’Yartsana Vs The “Soyayya” Novels

The following is a review of my Hausa novel, “‘Yartsana”, by a female reader. It was published in the Weekly Trust some time in 1994. (NB: I don’t know the reviewer). I love the review largely because very few women reviewed the book when it was published at the end of 2003 even though the theme centres on an aspect of women’s predicament in northern Nigeria.

’Yartsana vs the “soyayya” novels

By Safina Garba Isa

It is an accepted fact that Ibrahim Sheme’s novel “Yartsana” is a harbinger of a new dawn in Hausa literature. Indeed, prior to its appearance, many had wondered why the likes of Sheme had not deemed it fit to save the day, leaving the field of Hausa literature instead to the much debated upon “soyayya” novellas of the Kano-market literature genre. Much has been said for and against these books and much continues to be said. But all said and done, it cannot be denied that these novels appear to be fully entrenched and enjoy a huge readership.

There are many revolutionary things about Sheme’s book, and these include the volume (the average number of pages of a Hausa novel is hardly up to a hundred), the quality of the cover, the publishing company and yes the price. But what immediately sets it part, the great signifier of change, is the style of writing. One could argue that there is nothing to make an issue out of considering the caliber of the author but in a literature where writing skills are nil or non-existent, it becomes something to sit up and take note of for disparity which it creates is great. It is true that the writer of “Yartsana” has many things to his advantage, too many in fact, when compared with the writers of the soyayya novels. And so it is understandable that the book reads like a Thomas Hardy or a Daniel Defoe or Charles Dickens. The wonderful subtlety in terms of the handling of the plot becomes easier to explain and so also the exquisite tragedy and the mellifluous diction. Interestingly, however, it is in these that the problem lies.

There is no disputing the fact that “Yartsana” is a great work of art. But the question which arises is how ready is the Hausa reader, the one who for a long time has subsisted on the “soyayya” diet, to appreciate it? The majority of the Hausa novel readership is not oh so intellectually inclined. Made up mostly of married women and young girls who are secondary school leavers, it has for a long time identified strongly with the “soyayya” theme and the kind of writing it has invoked. The finer points of “’Yartsana” then tend to be lost to it. Not for these readers the masterful handling of language, or the irony that underlines the book from the first page to the last or even the massage it seeks to project. Why a book on prostitution? Many a reader would ask.

It is significant that “’Yartsana” is the first Hausa novel to be critically acclaimed upon publication. No novel of the “soyayya” genre can boast of such a feat. The recognition which such early works as Hafsatu Abdulwaheed’s “So Aljannar Duniya” enjoyed was more because of their contribution towards the encouragement of literacy in the North than for their creative and or stylistic techniques, in a period when the North was trying to catch up with its Southern and Eastern counterparts in terms of literacy, hence the various competitions and certain publishing companies that were set up in that period. Again it speaks volumes that “’Yartsana” is enjoying an attention which such earlier works as Balaraba Ramat Yakubu’s are only just enjoying, thanks to the ongoing attempt to elevate the Hausa novel to the level of serious literature. One reviewer termed “’Yartsana” “a valuable handbook for students of sociology and social works,” while in another review, entitled, “The Ways of the Wayward,” the writer says the book “… displays the existence of dialectology in the Hausa language …” Obviously, then, this book is headed towards the academic alter.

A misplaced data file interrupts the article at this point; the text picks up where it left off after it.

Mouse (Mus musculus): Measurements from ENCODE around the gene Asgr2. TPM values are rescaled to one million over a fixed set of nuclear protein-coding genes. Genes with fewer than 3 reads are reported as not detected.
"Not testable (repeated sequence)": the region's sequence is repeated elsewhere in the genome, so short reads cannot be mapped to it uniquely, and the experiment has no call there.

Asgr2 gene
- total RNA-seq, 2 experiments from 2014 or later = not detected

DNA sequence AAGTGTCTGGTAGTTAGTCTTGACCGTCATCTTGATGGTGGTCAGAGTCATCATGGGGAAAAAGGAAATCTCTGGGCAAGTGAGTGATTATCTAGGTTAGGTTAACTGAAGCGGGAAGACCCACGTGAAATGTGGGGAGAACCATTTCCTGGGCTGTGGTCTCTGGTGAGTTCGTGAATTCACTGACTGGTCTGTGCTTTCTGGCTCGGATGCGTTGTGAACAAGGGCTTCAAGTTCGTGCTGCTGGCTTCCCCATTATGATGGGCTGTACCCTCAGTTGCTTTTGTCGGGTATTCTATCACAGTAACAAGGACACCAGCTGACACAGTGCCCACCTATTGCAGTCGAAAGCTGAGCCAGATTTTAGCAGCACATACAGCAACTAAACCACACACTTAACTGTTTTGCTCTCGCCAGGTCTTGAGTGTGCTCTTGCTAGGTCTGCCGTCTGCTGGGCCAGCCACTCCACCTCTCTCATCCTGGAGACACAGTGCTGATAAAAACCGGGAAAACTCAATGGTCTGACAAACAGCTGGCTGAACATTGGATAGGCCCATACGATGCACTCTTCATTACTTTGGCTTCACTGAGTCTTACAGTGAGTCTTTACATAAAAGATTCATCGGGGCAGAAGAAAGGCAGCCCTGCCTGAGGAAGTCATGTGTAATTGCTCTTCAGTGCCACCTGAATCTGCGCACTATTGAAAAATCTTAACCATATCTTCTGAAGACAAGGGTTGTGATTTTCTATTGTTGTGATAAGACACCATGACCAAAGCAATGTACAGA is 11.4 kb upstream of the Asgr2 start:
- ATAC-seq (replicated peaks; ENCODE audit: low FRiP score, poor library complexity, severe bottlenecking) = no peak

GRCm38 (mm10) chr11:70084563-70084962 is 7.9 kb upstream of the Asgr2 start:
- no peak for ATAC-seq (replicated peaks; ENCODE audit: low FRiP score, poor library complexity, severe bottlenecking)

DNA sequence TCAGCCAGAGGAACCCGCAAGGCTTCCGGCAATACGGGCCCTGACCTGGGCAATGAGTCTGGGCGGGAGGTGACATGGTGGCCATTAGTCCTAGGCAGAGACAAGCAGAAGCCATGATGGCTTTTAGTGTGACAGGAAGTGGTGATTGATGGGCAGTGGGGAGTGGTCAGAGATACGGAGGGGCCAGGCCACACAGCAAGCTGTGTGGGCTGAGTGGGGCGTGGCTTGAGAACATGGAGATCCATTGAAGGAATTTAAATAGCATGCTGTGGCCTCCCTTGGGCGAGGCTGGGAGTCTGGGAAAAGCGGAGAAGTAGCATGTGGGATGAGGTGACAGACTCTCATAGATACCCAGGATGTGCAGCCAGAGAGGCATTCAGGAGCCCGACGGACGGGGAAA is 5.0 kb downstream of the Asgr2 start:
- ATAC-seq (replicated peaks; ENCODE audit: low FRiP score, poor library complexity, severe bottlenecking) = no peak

Then there is the price factor. It goes without saying that the book is worth its three hundred naira price. But to the average Hausa novel consumer, who is used to the price of the “soyayya” novel of forty naira or so, such might not be the case and this could hinder the availability of such quality books to the majority of the Hausa reading populace. One then wonders if it will not follow that with subsequent works written in the style of “’Yartsana”, the Hausa literature will not, like the English literature of the Augustan age, be divided into two: on one hand a popular literature made up of the “soyayya” novels, and on the other a literature that will cater for the elite.

Stylistically, the choice of theme tends to create an anticlimax, thus rendering the beautifully structured tragic end almost lost. There is a tendency for the reader to feel that “ai da ma karshen alewa kasa” with regards to the end which befalls Zainab. For this is a period when many are aware of the HIV/AIDS consequence of prostitution. Besides, Zainab could have not become a helpless victim of circumstance. She had the opportunity of putting her life back together after her divorce instead of flirting with and getting pregnant for the rich Alhaji in her village. Again in the city, she could have met someone who would have helped her pick up the pieces and do something meaningful with her life, thereby showing the many victims of forced marriage like her know that with determination, all is never lost (remember Abu of Balaraba Ramat’s “Wa Zai Auri Jahila?”). But perhaps more important is the fact that at a stage, Zainab had the freedom to choose to leave prostitution but she did not.

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